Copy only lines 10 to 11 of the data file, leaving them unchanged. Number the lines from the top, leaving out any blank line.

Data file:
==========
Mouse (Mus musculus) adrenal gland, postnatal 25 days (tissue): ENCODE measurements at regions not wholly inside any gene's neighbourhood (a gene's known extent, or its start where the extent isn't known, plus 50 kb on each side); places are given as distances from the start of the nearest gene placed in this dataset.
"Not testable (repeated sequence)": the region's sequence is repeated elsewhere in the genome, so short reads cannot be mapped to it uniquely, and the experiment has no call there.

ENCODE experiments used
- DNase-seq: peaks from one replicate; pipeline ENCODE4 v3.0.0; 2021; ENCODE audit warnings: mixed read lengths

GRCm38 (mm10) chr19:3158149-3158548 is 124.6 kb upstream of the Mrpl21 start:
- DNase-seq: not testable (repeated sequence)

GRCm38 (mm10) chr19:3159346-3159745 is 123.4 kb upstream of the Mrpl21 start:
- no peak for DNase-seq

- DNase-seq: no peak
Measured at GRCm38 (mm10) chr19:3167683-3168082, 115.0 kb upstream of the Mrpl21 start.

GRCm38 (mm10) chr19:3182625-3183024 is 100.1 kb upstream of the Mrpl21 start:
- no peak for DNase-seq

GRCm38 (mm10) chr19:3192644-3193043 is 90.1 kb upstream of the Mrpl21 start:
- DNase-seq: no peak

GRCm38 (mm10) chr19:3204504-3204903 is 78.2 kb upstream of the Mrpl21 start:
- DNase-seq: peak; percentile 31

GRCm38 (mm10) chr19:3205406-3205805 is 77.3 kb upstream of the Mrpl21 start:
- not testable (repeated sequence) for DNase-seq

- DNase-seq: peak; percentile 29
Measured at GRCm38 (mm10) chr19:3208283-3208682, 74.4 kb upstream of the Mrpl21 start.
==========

Measured at GRCm38 (mm10) chr19:3167683-3168082, 115.0 kb upstream of the Mrpl21 start.

GRCm38 (mm10) chr19:3182625-3183024 is 100.1 kb upstream of the Mrpl21 start: